Approximately 190 million women are employed in global supply chains, yet many are in precarious positions. Low literacy and tech literacy levels, among other factors, relegate women to lower paying jobs with minimal rights protections, making them particularly vulnerable. Since 2007, BSR collaborative initiative HERproject has sought to change this and empower women workers through workplace-based interventions on health, financial inclusion, and gender equality.
Over the years, HERproject has worked in more than 620 workplaces across 14 countries. And yet in 2020—as COVID-19 and its economic impacts have exacerbated gender inequalities—health and safety precautions prevented HERproject programs from continuing in the farms and factories where they have traditionally taken place.
Against this backdrop, we developed HERessentials—a new HERproject program leveraging digital tools to reach workers, particularly women, to build their adaptive capacity and resilience in the face of crisis. HERessentials engages workers in a safe and socially distant way and provides workers and managers access to trainings and important resources on stress management, communication, health, and finance topics through a tablet. Furthermore, it is designed to increase workers’ digital and tech literacy while also heightening resilience in an increasingly technological world of work. The offering puts technology in the hands of low-income women with low tech skills all while empowering suppliers to take ownership of worker trainings on essential topics.
HERessentials is incorporated in workplaces via content downloaded onto tablets, ensuring access and collecting data offline, and workplace management is supported by local HERproject implementing partners to ensure sustainable ownership of the program.
Although HERessentials started as a response to the COVID-19 crisis and recovery in supply chains, it will have longevity. The content aims to provide workers with valuable trainings that, while important before, have become much more pressing given the COVID-19 crisis.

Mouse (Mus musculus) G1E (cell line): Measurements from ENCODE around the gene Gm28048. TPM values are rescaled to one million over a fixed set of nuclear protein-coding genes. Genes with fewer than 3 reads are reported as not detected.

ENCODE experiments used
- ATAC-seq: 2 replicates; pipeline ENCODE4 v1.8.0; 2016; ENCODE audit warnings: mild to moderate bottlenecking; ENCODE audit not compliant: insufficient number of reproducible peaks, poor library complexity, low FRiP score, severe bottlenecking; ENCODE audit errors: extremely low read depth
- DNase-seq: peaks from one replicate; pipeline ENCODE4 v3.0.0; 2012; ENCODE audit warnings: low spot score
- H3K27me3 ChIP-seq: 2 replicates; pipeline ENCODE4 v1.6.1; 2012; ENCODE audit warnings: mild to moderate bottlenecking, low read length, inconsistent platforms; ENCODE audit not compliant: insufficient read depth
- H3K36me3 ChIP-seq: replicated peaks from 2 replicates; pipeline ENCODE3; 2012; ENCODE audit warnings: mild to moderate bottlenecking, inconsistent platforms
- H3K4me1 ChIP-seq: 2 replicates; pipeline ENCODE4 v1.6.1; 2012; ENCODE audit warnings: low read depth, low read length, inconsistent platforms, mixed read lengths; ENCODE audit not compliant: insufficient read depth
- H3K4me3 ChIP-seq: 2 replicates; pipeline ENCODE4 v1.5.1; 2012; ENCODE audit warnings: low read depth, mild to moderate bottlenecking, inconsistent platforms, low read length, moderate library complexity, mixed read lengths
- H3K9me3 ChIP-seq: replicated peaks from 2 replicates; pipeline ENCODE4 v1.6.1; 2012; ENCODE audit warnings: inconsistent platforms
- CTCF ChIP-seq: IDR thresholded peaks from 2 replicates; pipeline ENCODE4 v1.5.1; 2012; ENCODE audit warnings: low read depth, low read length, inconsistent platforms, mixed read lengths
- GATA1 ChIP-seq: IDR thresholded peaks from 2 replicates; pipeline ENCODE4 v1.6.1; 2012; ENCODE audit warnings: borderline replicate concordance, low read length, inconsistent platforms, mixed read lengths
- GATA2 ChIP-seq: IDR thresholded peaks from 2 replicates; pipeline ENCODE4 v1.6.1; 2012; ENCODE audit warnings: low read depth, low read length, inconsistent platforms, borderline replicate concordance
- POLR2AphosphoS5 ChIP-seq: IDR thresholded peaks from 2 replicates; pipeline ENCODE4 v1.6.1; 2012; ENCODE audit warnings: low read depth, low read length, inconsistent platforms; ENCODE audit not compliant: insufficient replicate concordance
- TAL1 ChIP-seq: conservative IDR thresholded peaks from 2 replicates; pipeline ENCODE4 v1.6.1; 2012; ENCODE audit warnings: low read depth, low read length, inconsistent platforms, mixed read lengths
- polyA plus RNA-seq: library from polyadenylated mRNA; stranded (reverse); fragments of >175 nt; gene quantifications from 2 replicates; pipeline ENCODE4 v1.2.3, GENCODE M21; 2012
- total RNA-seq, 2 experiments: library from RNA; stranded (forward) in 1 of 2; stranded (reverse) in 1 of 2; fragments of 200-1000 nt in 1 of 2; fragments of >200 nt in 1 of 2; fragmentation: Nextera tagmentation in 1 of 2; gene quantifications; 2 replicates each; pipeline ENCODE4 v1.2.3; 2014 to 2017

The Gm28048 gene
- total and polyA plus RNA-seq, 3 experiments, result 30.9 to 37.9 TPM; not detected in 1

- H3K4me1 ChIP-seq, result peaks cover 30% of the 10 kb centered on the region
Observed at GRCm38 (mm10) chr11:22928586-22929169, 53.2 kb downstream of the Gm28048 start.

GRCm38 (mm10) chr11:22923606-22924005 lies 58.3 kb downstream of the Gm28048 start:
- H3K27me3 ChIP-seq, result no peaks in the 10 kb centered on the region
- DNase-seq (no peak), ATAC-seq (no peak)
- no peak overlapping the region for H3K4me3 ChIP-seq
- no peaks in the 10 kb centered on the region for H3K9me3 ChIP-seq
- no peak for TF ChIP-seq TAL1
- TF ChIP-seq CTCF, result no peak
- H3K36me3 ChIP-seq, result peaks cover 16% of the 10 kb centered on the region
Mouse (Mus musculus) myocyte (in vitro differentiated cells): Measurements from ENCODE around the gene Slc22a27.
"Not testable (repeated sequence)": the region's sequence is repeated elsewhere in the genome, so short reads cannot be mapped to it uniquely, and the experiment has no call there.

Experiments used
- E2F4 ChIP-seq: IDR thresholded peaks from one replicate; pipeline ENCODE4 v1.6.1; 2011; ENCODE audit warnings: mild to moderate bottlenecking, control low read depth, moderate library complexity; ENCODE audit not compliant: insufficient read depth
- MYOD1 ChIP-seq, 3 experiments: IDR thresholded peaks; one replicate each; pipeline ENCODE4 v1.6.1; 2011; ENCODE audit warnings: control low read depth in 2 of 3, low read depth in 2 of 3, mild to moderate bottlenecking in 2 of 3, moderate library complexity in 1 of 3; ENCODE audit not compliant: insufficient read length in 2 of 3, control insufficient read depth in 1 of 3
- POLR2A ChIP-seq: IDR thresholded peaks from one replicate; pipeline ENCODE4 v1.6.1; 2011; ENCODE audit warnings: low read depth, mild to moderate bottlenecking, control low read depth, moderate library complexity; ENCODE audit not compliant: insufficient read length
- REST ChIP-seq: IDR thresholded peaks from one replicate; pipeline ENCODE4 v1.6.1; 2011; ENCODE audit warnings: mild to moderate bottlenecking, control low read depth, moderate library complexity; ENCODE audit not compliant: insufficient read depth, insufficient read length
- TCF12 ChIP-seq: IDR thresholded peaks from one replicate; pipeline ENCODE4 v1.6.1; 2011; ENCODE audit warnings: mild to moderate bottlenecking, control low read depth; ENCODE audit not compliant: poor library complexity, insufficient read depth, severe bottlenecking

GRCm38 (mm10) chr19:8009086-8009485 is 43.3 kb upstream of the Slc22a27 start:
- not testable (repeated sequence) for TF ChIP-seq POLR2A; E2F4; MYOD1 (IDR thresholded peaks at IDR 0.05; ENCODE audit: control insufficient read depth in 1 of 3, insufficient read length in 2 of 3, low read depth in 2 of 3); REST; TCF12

“I have financial issues because my salary can hardly sustain the family. My husband lost his job due to COVID-19, and this has affected the family both financially and emotionally. There have been increased arguments in the family.”
- Female Worker, Kenya
COVID-19’s Consequences for Women in Global Value Chains
The COVID-19-fueled economic crisis has made vulnerable women workers even more exposed to job insecurity and diminished protections of worker rights.
The consequences of this have been manifold: Workers have been facing increased reliance on credit, notable upticks in violence at home and at the workplace, and reduced health-seeking tendencies due to concerns around COVID-19. Such challenges are formidable and can seem especially difficult to tackle in times of social distancing and restrictions on movement that reduce access to local services and support.
At the onset of the crisis, factories halted production for long periods, and when they were finally able to reopen, they did so with limited capacity given budget cuts and adaptations for social distancing. HERproject recently published a report illustrating that these impacts are occurring in real time. For example, it was reported that in Bangladesh, women taking loans increased by 15 percent, while the percentage of men who borrowed nearly doubled in order to make ends meet. Furthermore, in Kenya, 54 percent of female and 49 percent of male respondents reported noticing an increase of violence against women around them.
Closing the Digital Gender Gap
In light of these issues, empowering women workers through information dissemination and capacity building is crucial. In a time where in-person engagement is limited, digital tools like HERessentials can be leveraged to strengthen workplace support for workers as well as develop women workers’ resilience.
A gender divide currently exists in digital literacy and access. However, closing the digital gender gap has the potential to reduce inequalities, empower women, and shore up their skills. By increasing workers’ skills and versatility in the workforce, in addition to providing access to key information, digital tools like those used in HERessentials have the potential to strengthen women’s awareness and capacity.
Digital tools are not the panacea to women workers’ vulnerabilities in global supply chains, but they can have an impact on empowering women with information and skills to strengthen their resilience especially in times where traditional in-person methods are restricted. COVID-19 was the catalyst for the creation of HERessentials, but its design has been centered around a long-term view of sustainability and capacity building.
Digital Learning for a More Just, Sustainable Future
We recently began implementing HERessentials in garment factories in Bangladesh, and in the coming months, we will adapt and roll out the program in India, Pakistan, Costa Rica, and Honduras, with a view to future expansion in Myanmar, Cambodia, Kenya, and Ethiopia. While there is much more learning to do on how to make digital learning as effective and impactful as possible, this is a positive step toward putting tools and resources in the hands of women workers.
HERproject looks forward to continuing to work with global brands, their suppliers, and local NGOs to bring vital empowerment programs to women across the globe. To learn more about our work, please reach out to connect with our team.